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SAF Group Insurance and CI coverage.

Thursday, November 13, 2014

I received an email from a reader, B, and he has agreed for it to be published in the hope of getting more ideas from other readers here:

Dear AK,


Thanks for your ever inspiring and encouraging blog posts for our daily living.

I would like to seek your advice (or what would you do if you were in my shoes) on some insurance matters.

As a background, I am a 27 year old working professional working for around 2+ years, just married, received my BTO flat and planning to have kids next year or the following. I owned a few income producing shares like REITS (not surprising as I am a regular reader of your blog).

I do not own a Investment linked insurance policy nor an endowment. I do have the SAF Group term insurance (Assured for $300,000) as well as the MyShield Plus (the hospitalization plan plus full rider).

I received a letter from SAF Group insurance, asking me to add 2 riders to my term insurance:

1) Supplementary Living Care  - For 30 critical illnesses, Sum Assured $300,000, monthly premium of $30.00

2) Living Care Plus - For common early critical illnesses, Sum Assured $200,000, monthly premium of $20,00


FYI, I am currently paying monthly premium of $38.40 for the SAF Group Term Insurance. 

More info on the 2 riders can be found below if it is useful:
 
AK's reply:

Hi B,

I enjoy reading your email because from the looks of things, you are doing things right and doing well. Happy for you. :)

I firmly believe that we need CI (critical illness) coverage. So, I would encourage that you take up the rider. I am not so sure about early critical illness coverage though. I suppose for people who might not have a lot of money put aside for emergencies (or do not have meaningful passive income), this would provide peace of mind.

I like to look at the annual cost instead of monthly cost so as not to be lured into an illusion of cheapness.

$30 x 12 = $360 a year. For a $300,000 coverage, it is inexpensive.

$20 x 12 = $240 a year. For a $200,000 coverage, it is also inexpensive.

If you do not yet have a CI plan, you should give the above serious consideration.


Genuine and constructive comments are appreciated, as always. Thank you.
-------------------------

Update: 13 September 2016.
A reader received this:

Value for money!


Complete table: here.


Related posts:
1. Graduating soon? Steps towards financial security.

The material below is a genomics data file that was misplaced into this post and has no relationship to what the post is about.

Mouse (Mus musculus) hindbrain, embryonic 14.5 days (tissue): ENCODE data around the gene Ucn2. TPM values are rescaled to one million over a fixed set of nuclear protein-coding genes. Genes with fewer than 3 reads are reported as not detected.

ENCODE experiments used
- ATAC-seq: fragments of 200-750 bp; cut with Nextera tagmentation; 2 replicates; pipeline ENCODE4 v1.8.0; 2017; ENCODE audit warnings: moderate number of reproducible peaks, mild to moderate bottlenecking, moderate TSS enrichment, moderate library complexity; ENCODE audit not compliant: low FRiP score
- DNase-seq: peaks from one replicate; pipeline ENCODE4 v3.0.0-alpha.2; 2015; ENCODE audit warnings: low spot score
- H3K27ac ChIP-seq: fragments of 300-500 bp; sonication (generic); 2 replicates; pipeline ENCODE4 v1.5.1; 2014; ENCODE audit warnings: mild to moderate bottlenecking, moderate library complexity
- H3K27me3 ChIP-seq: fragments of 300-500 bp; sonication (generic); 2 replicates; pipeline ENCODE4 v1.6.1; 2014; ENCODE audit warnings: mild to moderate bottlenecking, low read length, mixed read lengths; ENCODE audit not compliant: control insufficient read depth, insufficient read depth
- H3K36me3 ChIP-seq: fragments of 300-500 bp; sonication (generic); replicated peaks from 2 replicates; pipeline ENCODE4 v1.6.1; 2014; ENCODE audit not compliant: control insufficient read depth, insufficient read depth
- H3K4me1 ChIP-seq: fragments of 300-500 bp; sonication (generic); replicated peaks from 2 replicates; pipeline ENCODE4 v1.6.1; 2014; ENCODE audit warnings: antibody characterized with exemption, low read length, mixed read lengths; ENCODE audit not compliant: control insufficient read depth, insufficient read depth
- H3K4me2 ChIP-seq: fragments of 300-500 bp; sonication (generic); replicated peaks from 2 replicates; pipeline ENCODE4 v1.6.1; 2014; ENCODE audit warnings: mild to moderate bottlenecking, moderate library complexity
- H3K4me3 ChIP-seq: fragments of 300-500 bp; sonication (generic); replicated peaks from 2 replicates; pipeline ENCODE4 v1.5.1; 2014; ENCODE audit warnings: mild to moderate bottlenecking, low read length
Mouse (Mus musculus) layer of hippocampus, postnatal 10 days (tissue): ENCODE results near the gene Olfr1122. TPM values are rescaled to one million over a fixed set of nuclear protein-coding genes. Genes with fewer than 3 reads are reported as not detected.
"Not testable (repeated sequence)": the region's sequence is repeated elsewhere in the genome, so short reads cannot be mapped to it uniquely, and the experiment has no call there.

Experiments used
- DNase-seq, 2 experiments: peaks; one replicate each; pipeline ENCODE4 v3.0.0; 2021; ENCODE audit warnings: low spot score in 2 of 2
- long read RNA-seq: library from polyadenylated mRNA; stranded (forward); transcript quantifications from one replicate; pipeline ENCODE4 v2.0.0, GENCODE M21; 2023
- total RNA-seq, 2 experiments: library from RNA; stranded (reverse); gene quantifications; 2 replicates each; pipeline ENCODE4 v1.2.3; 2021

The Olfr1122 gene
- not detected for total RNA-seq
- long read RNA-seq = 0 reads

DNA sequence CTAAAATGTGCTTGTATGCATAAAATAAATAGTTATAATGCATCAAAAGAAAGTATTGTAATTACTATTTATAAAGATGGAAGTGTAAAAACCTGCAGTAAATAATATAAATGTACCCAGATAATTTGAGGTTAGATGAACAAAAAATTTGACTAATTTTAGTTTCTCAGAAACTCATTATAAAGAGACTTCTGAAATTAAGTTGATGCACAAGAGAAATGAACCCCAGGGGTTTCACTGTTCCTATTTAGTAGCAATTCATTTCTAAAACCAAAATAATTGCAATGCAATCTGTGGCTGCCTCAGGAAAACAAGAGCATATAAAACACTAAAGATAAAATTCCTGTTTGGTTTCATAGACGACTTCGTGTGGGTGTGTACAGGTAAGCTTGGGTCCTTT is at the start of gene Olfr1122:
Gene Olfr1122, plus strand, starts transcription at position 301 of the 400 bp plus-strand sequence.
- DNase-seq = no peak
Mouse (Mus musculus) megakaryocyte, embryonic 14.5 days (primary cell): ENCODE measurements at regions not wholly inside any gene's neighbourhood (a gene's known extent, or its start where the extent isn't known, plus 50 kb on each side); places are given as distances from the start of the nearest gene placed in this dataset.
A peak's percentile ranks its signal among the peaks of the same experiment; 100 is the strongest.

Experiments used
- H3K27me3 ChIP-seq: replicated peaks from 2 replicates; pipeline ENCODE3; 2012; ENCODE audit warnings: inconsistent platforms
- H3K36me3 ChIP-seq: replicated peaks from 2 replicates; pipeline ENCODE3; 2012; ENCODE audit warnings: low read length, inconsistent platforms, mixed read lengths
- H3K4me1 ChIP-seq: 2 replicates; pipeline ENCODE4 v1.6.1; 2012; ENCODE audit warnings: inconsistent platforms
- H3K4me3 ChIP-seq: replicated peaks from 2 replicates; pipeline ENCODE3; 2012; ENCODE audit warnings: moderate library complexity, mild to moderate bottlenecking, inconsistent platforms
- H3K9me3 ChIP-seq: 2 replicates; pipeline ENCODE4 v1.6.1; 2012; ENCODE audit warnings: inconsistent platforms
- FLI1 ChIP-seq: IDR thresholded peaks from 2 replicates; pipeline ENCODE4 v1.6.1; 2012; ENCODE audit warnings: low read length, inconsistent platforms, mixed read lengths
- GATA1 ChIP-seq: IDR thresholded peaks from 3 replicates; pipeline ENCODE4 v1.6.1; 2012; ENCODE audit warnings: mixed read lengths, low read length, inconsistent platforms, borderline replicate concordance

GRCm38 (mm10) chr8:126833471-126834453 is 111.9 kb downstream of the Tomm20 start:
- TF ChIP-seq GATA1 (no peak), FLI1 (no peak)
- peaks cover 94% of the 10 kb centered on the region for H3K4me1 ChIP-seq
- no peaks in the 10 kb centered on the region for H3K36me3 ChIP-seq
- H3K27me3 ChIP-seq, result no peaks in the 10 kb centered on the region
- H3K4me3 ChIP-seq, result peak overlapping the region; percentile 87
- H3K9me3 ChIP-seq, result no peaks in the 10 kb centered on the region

2. Free Investment Linked Policies or Term Life Policies?

14 comments:

SMK said...

I agree that CI is important

I reserve my comments on whether you should or should take the saf rider.

I find the early stage ci rider is subjective on personal circunstances.

adrian said...

Hi B,

I made the same decision as you 2 years back and signed up on the Supplementary Living Care, $30 a month is still affordable for me at my current age and it provides some protection to your hard earned income while you are still young.

Make sure you have a medishield plan that covers hospitalisation and you should be sufficiently covered. And final note is to buy enough insurance but don't over buy, the rest take and invest.

Regards,
Adrian

Lim Eugene said...

Please take note that after Age 45, the premium rate is based on the attained age which can be quite expensive at older age, no longer $10/mth per SA $100k. So do the calculation to see if you are still willing to pay the higher premium at older age where CI coverage is more impt. Alternatively is to get a level premium Term plan w CI coverage, though it's definitely more expensive, but premium is fixed(non-guaranteed) based on entry age.

Richard Ng said...

SAF Group scheme is the cheapest Term Insurance that you can get in Singapore, so, should take advantage of it.

On the other hand, do take note that CI usually came with specific and strict requirements for the covering conditions i.e. (in short, it doesn't means that the doctor said you have heart attack, you can straight away claim the benefit even though heart attack is one of the illnesses). So, do read the t&c more carefully.

Cheers!

Sillyinvestor said...

Hi B,

I have a early CI coverage from prudential. As I was already diagnosed for Thyroid when I bought the plan, i was smack with a 50% rider.

Personally, I think it is good to have a early CI coverage, I did spend some time reading how my 30 CI illnesses are defined under myy AIA plan.